3.1. Application One

This application simulates and analyzes two modular products (EP1 and EP2) of an enterprise that offers a high variety of different modular products to its customers. To manufacture all its products, the enterprise applies GT philosophy to arrange its components in part families. The two products analyzed are assembled from 3 modules and 4 components as shown in Figure 5. The structure of these two products has a degree of commonality of 1.7.

Figure 5: A system of two modular products and its matrices of composition.

We suppose that the demands of these two end products are independent and normally distributed with means and , standard deviations and . Table 1 shows the initial inventories and order quantities used for the two scenarios analyzed.

Table 1: Initial inventories and quantity orders.

Case 1 (safety stocks with commonality). Based on the structure of Figure 4 and considering that the system handles aggregation in inventories with only component commonality, the safety stock for each component is determined by applying expression (9). Table 2 shows the calculated values for safety stocks and reorder points.

Table 2: Safety stock levels and reorder points.

The results of the thirty simulation runs for this case are shown in Table 3. This table shows that five stock-outs occurred in five simulation runs, generating a stock-out average equal to 1. The average inventories for each component also are showed.

Table 3: Results of the simulation: Case .

Case 2 (safety stocks with commonality and factor of substitution). In this case, we suppose that each component of the two modular products analyzed belongs to a part family, the experiment assumes that each part family has its own total number of components with substitute components for the component , and each substitute component has a large buffer to meet any demand. Table 4 shows the details with respect to the composition of the part families of each component of the system analyzed.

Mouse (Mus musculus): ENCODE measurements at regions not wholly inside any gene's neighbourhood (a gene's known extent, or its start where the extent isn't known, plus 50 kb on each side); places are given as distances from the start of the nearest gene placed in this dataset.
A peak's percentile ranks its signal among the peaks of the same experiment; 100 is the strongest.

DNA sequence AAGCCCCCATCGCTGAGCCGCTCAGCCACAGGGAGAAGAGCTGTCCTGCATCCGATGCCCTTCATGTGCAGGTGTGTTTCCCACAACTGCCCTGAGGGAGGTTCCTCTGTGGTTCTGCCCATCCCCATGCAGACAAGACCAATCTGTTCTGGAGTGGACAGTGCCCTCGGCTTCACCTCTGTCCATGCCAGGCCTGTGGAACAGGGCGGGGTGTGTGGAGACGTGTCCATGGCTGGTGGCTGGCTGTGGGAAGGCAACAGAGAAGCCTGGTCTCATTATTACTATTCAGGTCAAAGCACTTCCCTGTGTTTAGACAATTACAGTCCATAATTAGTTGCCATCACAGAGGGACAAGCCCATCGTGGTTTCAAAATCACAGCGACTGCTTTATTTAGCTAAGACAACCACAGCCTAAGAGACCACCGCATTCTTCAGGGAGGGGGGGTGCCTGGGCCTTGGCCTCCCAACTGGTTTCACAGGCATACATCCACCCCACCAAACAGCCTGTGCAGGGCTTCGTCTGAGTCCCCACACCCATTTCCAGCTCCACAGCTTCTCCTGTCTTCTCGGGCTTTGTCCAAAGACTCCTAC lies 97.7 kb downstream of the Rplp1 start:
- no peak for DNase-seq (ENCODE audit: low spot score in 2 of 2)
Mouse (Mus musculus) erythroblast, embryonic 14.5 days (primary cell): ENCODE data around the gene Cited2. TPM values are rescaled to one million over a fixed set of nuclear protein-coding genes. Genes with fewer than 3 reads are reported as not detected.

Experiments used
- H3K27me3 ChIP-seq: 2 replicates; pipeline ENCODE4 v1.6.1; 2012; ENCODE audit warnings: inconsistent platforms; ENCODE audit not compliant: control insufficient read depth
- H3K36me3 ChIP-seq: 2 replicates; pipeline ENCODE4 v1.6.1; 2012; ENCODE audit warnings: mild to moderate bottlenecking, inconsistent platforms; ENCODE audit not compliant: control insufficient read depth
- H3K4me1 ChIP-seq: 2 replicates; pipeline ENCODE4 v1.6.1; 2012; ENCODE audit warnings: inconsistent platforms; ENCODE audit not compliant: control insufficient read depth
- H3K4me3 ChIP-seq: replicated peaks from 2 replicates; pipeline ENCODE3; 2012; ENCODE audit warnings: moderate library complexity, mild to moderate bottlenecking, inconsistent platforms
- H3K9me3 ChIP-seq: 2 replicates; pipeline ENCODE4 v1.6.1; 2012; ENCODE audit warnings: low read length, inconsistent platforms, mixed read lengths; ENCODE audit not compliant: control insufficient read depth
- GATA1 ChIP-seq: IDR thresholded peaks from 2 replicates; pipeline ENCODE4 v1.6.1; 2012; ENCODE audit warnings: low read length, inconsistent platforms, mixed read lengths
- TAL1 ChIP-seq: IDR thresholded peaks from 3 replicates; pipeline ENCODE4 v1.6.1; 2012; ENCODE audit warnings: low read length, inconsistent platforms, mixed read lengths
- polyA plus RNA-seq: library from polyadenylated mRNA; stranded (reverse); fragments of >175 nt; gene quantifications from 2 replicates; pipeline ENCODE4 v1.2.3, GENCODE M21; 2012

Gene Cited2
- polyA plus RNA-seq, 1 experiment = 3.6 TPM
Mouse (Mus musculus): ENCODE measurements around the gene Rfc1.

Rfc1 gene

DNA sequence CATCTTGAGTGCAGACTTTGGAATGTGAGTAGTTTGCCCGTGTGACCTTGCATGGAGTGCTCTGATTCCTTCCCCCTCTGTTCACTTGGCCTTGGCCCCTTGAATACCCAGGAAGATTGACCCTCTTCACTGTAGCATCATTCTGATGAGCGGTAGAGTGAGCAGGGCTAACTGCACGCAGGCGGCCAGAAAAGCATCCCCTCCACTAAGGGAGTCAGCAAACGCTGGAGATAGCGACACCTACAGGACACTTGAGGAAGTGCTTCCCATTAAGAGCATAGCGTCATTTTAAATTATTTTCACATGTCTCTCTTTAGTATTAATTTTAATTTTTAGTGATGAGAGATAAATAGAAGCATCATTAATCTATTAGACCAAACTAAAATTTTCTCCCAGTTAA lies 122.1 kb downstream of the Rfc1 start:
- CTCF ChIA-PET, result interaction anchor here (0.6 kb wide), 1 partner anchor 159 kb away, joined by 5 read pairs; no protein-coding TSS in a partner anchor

Table 4: Part families composition.

For an organization, obtaining the data in Table 4 is not a difficult task; they can be obtained through the construction of part families and identifying the substitute components for each member of the families. Once this information is structured, it can be used to calculate the safety stock levels for each component.

Given the information in Table 4, safety stock for each component of the system is determined using the expression (15), which considers the aggregation in inventories, existence of component commonality, independent demands, and the factor of substitution. Table 5 shows the calculated values for safety stocks and reorder points.

Table 5: Safety stock levels and reorder points.

The results of the thirty simulation runs for this case are shown in Table 6. This table shows that eight stock-outs occurred in six simulation runs, generating a stock-out average equal to 1.3. The average inventories for each component also are showed.

Table 6: Results of the simulation: Case .
3.1.1. A Performance Comparison between the Two Cases

Tables 3 and 6 show the results of each case; these tables show that there are a greater number of stock-outs and lower average inventories in Case  2 as a result of reducing safety stock levels. However, the experiment involves the possibility of using substitute components to meet this demand, while stock-outs in Case  1 become in shortage costs. Figure 6 shows the difference between safety stock levels calculated in each case for each component in the system. An example of one simulation run for both cases is shown in Table 7.

Table 7: Application 1: demands, components used, and initial and final inventories.
Figure 6: Safety stock levels for each component in both scenarios.
3.2. Application Two

Similar to the previous application, this application analyzes and simulates a system of modular products composed of five end products EP1, EP2,…, EP5, which are assembled from five modules and five components as shown in Figure 7. The structure has a degree of commonality of 2.5. The system uses the ATO strategy to meet the needs of its customers.

Figure 7: A system of five modular products and its matrices of composition.

For this modular products system, we suppose that the demands of the end products are dependent. Table 8 shows the initial inventories and the order quantities of each component of the system, whereas Table 9 shows the means of the demands, the standard deviations, and the correlation coefficients of the end products. The information of both Tables 8 and 9 are used for the two cases analyzed.

Table 8: Initial inventories and quantity orders.
Table 9: Correlation coefficients, means of demands, and standard deviations.

Case 1 (safety stocks with commonality). In an environment where there are dependent demands between end products, determining safety stocks of each component of the system is performed by applying expression (8). Table 10 shows the calculated values for safety stocks as well as reorder points for each component.

Table 10: Safety stocks and reorder points.

The results of the thirty simulation runs for this case are shown in Table 11. This table shows that eight stock-outs occurred in eight simulation runs, generating a stock-out average equal to 1. The average inventories for each component also are showed.